However, I found the writing trite and lacking for the most part. For a novel centred on such an unbelievably delicate and painful subject matter I found Beam's writing glossy at best. I wanted to truly feel for J, and there were time
Why did I read it?

I just started another library science class this summer, and it is Children's Literature for a Diverse Society. I am J is a new book that just rolled across my desk, and it fits right along with the themes of my class.

What happened?

J might have been born a girl, Jeni, but he has known his entire life that it was a mistake. He knew that if gender was assigned, that his was assigned incorrectly. J has plodded through his life, stuck with a body that he hates and that continues t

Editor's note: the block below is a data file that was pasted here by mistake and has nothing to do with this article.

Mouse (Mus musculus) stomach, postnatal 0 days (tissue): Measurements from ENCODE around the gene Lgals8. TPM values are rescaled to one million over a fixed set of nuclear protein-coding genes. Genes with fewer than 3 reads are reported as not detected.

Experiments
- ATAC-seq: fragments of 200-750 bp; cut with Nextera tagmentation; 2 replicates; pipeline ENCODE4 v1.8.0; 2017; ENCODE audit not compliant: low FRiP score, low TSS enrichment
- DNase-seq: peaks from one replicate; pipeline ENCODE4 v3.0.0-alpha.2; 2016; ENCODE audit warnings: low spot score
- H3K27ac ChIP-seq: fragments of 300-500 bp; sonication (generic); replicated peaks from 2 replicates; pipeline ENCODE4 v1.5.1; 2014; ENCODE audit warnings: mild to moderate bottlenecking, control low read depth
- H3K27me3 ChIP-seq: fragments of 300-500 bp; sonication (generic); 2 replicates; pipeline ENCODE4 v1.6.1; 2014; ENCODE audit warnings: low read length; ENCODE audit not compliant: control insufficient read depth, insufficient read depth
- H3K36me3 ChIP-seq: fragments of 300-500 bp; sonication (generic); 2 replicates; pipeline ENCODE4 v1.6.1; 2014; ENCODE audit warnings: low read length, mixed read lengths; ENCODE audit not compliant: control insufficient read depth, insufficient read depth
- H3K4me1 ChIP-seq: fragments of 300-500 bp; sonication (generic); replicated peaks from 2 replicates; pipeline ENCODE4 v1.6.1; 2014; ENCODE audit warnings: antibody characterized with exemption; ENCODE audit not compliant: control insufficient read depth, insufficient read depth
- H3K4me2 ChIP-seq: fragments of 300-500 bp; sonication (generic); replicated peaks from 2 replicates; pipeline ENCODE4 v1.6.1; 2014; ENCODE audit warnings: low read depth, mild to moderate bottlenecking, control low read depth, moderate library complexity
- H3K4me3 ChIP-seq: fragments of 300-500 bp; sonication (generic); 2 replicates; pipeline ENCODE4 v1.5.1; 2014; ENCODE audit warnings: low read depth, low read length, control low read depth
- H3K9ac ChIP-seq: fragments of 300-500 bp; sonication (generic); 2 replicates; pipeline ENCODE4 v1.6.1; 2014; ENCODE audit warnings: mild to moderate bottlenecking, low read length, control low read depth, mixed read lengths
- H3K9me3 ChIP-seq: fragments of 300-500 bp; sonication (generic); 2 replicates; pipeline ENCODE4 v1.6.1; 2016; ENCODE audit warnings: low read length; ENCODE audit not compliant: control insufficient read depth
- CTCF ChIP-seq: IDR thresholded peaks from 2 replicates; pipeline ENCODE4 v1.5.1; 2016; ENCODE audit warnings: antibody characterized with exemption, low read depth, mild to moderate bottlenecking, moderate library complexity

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what are your thought on this book? 2 2 Dec 30, 2014 11:30AM  
YA LGBT Books: * August 2014 BotM 1 - I Am J *spoilers* 9 65 Aug 18, 2014 08:46PM  
What J thought of gays 3 36 Jun 09, 2014 03:24PM  
Does the book get better? 7 32 Jan 16, 2014 12:20PM  
My Story Book Club: Online Chat with Cris Beam, author of I Am J! 2 13 Jan 28, 2013 05:00PM  
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CRIS BEAM is a journalist who has written for several national magazines as well as for public radio. She has an MFA in nonfiction from Columbia University and teaches creative writing at Columbia and the New School. She lives in New York.
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“People will see whatever they want to see. Parallax.” 8 likes
“I guess it's about what you have to give up to gain something else...Did you always have to give something up for a gain?” 7 likes